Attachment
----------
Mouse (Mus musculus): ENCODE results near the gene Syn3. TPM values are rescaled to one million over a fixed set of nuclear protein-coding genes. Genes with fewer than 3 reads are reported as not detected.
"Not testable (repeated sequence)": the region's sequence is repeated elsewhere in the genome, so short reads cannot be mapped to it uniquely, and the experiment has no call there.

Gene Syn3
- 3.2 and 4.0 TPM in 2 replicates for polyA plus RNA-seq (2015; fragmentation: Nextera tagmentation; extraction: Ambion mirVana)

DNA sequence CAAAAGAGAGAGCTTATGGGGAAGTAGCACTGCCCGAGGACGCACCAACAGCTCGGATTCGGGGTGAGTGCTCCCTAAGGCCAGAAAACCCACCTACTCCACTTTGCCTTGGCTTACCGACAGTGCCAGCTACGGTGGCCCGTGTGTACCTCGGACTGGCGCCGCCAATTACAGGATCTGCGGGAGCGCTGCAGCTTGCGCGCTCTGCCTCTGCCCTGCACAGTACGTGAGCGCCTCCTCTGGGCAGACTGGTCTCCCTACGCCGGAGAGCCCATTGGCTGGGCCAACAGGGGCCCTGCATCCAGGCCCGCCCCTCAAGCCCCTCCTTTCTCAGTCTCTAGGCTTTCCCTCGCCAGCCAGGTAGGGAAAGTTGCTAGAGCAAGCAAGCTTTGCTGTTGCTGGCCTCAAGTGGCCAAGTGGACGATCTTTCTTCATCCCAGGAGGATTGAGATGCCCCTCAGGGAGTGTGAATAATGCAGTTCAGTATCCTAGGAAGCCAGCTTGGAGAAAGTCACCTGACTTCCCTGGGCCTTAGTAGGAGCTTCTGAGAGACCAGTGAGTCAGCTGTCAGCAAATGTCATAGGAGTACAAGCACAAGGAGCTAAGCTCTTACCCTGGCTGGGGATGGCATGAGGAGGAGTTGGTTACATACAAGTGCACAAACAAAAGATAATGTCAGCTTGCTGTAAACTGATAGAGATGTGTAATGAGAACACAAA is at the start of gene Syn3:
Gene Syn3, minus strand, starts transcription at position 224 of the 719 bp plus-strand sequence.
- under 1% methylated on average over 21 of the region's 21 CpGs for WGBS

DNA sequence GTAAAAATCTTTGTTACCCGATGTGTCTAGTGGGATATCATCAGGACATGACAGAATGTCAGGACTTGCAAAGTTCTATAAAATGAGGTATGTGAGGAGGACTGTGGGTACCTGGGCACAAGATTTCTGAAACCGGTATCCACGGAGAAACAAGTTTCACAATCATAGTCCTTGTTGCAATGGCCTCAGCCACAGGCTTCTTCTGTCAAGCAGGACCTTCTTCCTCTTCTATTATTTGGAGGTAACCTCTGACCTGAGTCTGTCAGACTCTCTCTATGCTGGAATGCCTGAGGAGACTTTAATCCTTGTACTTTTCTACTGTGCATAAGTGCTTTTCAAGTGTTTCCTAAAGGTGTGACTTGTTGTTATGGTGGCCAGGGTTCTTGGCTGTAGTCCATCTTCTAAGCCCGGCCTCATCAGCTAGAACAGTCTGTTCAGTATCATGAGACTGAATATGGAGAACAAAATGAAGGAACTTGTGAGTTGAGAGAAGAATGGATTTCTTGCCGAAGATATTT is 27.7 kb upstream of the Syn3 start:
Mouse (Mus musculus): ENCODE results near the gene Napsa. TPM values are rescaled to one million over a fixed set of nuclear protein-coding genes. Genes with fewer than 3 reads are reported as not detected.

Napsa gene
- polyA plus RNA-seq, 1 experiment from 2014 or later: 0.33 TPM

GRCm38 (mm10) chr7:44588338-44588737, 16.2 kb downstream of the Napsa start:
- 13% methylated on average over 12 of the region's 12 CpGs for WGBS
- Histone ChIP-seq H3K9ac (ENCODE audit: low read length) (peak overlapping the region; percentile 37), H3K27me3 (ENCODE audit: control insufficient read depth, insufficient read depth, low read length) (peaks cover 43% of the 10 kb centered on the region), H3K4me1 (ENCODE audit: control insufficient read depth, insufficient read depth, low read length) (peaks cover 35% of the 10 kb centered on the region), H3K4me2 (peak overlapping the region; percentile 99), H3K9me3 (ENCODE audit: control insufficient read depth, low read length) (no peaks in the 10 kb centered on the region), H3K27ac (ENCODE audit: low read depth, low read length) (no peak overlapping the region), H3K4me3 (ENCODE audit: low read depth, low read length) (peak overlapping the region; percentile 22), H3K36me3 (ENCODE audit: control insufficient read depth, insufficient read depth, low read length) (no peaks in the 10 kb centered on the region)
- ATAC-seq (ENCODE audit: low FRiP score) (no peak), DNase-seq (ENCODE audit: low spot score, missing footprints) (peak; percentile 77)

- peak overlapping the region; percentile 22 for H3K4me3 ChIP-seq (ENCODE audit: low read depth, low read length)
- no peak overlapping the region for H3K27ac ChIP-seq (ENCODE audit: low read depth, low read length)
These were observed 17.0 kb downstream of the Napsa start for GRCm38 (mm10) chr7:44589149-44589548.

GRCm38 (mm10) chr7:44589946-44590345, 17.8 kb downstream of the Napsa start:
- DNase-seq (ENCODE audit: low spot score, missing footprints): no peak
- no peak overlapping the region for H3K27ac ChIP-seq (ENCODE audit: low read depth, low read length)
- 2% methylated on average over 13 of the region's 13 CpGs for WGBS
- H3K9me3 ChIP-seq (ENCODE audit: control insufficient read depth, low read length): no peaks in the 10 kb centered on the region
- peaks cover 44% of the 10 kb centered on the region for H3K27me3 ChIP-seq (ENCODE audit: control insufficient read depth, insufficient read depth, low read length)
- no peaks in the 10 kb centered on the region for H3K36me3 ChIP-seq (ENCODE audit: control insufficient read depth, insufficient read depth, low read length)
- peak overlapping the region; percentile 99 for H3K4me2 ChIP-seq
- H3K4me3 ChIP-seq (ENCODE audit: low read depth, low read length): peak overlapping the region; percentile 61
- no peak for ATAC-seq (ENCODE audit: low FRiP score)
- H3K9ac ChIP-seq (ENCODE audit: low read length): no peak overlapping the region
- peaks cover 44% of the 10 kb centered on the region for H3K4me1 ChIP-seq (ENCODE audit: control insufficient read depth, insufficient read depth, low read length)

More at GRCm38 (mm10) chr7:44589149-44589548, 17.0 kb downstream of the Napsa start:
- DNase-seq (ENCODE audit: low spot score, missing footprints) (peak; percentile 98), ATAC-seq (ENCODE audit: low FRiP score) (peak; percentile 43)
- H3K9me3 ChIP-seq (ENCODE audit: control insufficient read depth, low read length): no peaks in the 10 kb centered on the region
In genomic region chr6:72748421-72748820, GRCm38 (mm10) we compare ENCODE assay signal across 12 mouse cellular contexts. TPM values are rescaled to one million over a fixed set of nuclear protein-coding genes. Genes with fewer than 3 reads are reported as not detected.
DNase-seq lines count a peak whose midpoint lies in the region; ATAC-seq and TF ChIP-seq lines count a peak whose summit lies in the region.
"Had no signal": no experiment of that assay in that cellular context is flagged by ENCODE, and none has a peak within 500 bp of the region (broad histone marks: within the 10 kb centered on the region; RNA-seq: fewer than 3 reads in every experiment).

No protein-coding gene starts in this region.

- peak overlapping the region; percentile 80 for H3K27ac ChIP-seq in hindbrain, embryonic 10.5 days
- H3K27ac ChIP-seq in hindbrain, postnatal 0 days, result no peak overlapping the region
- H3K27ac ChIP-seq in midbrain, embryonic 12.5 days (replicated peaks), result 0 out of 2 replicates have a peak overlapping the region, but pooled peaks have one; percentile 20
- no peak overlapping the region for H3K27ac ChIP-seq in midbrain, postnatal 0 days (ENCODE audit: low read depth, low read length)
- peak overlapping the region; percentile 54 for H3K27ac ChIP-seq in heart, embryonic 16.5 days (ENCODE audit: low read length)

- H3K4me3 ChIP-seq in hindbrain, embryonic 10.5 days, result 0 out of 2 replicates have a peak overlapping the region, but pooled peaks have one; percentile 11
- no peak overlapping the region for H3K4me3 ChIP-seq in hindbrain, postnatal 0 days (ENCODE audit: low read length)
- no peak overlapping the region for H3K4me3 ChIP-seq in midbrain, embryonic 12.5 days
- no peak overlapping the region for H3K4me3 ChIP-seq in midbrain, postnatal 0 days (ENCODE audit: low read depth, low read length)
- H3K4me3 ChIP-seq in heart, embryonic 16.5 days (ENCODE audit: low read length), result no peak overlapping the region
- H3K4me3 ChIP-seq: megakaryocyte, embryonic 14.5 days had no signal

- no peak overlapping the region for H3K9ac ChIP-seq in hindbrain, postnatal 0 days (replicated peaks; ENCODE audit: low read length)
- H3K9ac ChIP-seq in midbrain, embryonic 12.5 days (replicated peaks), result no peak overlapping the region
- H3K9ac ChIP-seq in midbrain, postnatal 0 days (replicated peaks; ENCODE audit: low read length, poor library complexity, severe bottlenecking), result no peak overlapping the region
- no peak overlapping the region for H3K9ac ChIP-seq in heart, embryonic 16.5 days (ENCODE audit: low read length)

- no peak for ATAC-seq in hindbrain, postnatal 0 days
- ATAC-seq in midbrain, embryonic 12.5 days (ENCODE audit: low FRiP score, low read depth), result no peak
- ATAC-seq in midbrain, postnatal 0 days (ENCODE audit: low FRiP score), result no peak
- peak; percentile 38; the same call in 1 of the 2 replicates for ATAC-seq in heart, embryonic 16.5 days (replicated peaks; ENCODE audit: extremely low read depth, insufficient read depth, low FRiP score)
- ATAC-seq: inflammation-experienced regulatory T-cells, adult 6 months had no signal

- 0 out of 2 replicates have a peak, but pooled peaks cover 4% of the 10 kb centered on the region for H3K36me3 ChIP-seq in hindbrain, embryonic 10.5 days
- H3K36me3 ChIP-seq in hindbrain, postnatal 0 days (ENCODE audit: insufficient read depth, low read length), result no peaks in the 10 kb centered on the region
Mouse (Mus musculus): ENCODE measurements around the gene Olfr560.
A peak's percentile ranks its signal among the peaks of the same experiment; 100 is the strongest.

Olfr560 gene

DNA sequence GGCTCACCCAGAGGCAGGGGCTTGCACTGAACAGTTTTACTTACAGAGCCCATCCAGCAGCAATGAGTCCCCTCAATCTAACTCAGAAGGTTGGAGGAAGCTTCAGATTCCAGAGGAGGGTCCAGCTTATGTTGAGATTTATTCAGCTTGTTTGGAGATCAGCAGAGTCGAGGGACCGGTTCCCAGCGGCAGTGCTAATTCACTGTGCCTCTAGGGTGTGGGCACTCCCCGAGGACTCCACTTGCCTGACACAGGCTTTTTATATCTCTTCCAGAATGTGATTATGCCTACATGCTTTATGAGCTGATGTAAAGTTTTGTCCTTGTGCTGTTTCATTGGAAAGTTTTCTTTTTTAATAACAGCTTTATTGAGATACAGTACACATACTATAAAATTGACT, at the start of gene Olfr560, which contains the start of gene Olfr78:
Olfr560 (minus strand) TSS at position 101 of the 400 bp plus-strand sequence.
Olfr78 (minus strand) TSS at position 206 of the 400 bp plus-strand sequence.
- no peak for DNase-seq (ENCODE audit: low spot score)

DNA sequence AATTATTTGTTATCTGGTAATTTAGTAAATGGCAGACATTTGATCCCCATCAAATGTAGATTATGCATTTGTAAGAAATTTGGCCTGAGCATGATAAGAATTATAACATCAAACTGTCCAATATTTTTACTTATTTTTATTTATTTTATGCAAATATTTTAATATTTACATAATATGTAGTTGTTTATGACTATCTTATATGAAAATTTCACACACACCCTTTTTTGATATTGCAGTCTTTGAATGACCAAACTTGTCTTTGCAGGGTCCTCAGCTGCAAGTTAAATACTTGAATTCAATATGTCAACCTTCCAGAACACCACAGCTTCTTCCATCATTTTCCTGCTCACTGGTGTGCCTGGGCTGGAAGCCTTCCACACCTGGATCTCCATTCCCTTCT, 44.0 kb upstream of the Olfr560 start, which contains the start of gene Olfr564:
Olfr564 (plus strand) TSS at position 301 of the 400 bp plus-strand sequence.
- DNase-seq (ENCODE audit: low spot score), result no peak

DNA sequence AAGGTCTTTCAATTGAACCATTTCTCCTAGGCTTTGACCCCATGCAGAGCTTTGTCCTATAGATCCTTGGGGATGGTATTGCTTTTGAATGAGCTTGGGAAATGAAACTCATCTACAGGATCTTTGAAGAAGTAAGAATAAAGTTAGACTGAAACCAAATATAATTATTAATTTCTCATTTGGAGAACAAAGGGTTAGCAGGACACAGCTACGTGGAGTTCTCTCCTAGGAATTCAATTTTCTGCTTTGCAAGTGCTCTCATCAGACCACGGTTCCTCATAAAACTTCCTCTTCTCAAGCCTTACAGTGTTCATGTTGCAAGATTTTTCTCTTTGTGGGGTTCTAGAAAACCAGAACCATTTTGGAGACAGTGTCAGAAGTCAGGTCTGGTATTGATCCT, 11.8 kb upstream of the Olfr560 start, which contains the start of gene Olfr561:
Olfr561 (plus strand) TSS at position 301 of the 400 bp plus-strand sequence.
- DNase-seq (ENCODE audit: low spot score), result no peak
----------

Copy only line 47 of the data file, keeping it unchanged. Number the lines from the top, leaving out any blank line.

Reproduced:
- H3K4me3 ChIP-seq in heart, embryonic 16.5 days (ENCODE audit: low read length), result no peak overlapping the region